By Eli Ruiz
LIBERTY Recent suicides in the U.S. have cast the spotlight on the subject of bullying in schools and suggest a very strong link between the two.
Last Thursday, parents and teachers joined the students of the Liberty School District to learn more about the dangers of bullying and more importantly, how to get involved and prevent it from becoming a problem in the first place.
“Kids need to know that bullying is not a normal part of growing up.… It’s not some right of passage,” said Tom Ellison of Sullivan County BOCES.
Ellison a Prevention Specialist at BOCES is the man tasked with training the faculty and staff at Liberty.
Ellison received his training from the OLWEUS Bullying Prevention Center at Clemson University. The program was developed by Swedish psychology professor Dan Olweus, who dedicated his life to research and intervention in the area of bully/victim problems among school children and youth.
On Thursday, about two dozen concerned parents assembled at the Liberty Middle-School Library, along with school social worker Lynne Diener, to hear Ellison lay out Liberty’s plan to address bullying as a district-wide initiative.
By July 1 every school in Sullivan County is required to adopt an anti-bullying program to address the issue and to comply with the Dignity for all Students Act, which was signed into law September 13, 2010, and will take effect on the July 1 deadline.
The Act seeks to provide the state’s public elementary and secondary school students with a safe and supportive environment free from discrimination, intimidation, taunting, harassment and bullying on school property, a school bus and/or a school function. Indeed, schools have been recognized as the epicenter where most of all bullying takes place.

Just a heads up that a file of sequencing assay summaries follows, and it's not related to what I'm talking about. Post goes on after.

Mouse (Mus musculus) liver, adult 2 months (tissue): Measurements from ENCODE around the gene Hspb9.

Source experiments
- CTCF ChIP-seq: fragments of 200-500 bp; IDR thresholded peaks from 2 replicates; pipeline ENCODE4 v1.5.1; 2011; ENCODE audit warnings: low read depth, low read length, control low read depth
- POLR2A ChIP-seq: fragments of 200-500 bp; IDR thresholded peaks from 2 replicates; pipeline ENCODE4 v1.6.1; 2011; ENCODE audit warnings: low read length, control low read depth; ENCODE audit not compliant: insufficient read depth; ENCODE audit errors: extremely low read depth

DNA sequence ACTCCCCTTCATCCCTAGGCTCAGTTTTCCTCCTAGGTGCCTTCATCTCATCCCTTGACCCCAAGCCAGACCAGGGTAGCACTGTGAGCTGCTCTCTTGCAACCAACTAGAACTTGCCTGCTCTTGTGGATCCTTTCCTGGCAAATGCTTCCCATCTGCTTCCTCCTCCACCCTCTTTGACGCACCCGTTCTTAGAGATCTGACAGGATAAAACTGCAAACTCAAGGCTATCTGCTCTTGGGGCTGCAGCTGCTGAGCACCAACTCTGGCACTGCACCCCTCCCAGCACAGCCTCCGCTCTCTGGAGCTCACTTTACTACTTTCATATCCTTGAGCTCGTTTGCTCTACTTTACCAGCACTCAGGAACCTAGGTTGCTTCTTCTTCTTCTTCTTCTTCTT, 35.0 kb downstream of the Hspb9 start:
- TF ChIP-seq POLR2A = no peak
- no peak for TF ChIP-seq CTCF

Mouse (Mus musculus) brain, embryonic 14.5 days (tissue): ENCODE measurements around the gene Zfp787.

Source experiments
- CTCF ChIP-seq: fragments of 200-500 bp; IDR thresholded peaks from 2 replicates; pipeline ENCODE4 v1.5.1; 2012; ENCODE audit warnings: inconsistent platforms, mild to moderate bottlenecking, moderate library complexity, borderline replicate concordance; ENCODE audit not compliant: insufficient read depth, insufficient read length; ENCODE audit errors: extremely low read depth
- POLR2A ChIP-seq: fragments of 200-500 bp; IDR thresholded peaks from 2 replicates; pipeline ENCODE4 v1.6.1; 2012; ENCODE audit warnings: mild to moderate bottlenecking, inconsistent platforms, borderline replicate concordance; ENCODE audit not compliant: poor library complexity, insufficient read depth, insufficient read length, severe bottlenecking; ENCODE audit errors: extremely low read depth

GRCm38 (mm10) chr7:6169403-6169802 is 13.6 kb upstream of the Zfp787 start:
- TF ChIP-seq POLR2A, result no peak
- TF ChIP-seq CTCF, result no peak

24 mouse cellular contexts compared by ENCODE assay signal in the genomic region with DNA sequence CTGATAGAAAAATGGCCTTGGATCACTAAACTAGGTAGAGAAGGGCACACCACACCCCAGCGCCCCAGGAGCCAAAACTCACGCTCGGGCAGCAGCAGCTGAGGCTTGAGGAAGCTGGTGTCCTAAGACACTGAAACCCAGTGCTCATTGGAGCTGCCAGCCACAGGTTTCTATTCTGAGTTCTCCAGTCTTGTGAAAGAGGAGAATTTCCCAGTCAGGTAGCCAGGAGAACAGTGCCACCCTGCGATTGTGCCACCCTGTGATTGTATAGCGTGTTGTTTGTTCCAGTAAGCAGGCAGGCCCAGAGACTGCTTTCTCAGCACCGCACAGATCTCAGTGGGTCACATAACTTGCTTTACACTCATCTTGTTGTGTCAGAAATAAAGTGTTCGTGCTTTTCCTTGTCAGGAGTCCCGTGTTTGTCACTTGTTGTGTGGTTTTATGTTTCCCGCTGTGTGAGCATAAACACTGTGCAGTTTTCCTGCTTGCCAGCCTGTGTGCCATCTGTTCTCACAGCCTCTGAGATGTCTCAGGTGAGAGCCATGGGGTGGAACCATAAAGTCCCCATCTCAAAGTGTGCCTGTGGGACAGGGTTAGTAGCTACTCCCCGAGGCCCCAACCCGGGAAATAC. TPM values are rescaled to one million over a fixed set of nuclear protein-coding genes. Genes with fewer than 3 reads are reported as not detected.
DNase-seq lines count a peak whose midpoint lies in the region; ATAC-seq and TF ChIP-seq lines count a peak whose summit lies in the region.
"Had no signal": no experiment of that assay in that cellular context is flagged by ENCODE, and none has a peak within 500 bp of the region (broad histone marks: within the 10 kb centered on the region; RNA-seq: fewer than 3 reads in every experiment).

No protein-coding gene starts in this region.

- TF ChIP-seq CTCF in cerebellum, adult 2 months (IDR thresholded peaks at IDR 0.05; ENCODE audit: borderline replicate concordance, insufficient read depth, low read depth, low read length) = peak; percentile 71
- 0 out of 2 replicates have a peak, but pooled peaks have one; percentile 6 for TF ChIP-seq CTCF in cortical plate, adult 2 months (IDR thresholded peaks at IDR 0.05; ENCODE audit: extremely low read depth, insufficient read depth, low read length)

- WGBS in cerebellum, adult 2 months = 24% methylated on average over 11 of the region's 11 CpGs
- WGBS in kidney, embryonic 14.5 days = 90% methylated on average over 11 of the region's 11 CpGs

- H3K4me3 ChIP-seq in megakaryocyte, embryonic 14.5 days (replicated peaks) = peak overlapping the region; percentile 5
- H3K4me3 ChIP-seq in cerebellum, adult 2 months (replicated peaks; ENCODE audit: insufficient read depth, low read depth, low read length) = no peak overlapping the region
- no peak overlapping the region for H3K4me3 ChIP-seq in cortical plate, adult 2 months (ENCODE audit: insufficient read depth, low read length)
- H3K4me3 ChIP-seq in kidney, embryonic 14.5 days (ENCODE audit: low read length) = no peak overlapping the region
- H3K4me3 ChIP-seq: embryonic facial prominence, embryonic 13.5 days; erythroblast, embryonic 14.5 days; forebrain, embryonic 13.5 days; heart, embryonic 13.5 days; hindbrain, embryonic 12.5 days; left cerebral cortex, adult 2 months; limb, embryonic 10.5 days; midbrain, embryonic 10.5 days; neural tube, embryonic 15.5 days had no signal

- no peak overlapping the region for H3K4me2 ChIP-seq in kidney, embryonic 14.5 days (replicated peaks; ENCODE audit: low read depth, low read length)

With 25 percent of all children in a survey of about 500,000 youth reporting having been bullied in some fashion or another, and with the vast majority of the victims never having reported the incidents, Liberty has chosen the OLWEUS Program as its framework to take on the growing epidemic.
“We have to give kids the skills they need to step up and help, and the role of adults in bullying has never been more critical, said Ellison.
After Ellison’s hour-long presentation, students could be heard being called by grade level on the school’s PA system to the Liberty High School Gym, where a two-hour assembly was held to celebrate the “Million Tee-Shirt March.”
The march was sponsored by the OLWEUS Program and, as luck would have it, country music radio station, Thunder 102.1FM, along with anti-bullying crusader, Sullivan County District Attorney Jim Farrell, had a big treat for the hundreds assembled at the high school gym: A performance by rising country music star Matt Kennon, who highlighted his anti-bullying song “You Had to Pick on Me.”
Liberty PR Director Allison Ruef, who also had a hand in organizing the event, said, “Thunder 102 was in Tennessee at a country radio conference when they heard that song . . . they came back and told Mr. Farrell about it and Jim said, ‘Let’s get this guy up here.’”
So, using forfeiture funds or seized monies Farrell’s office arranged to have Kennon flown up at no cost at all to taxpayers.
Ruef likened the gesture to “taking money from the bullies to do something special for the victims.”
Farrell said, “We’ve been all over the county’s schools with this message.… It’s a passion. It’s not courtroom crime prevention, but we need to reach these kids early because research has found that 60 percent of kids who bully have a felony record by the age of 23.
“If we can stop it now we can cut them off that road to the State Penitentiary . . . I will invest whatever time it takes to do this,” he added.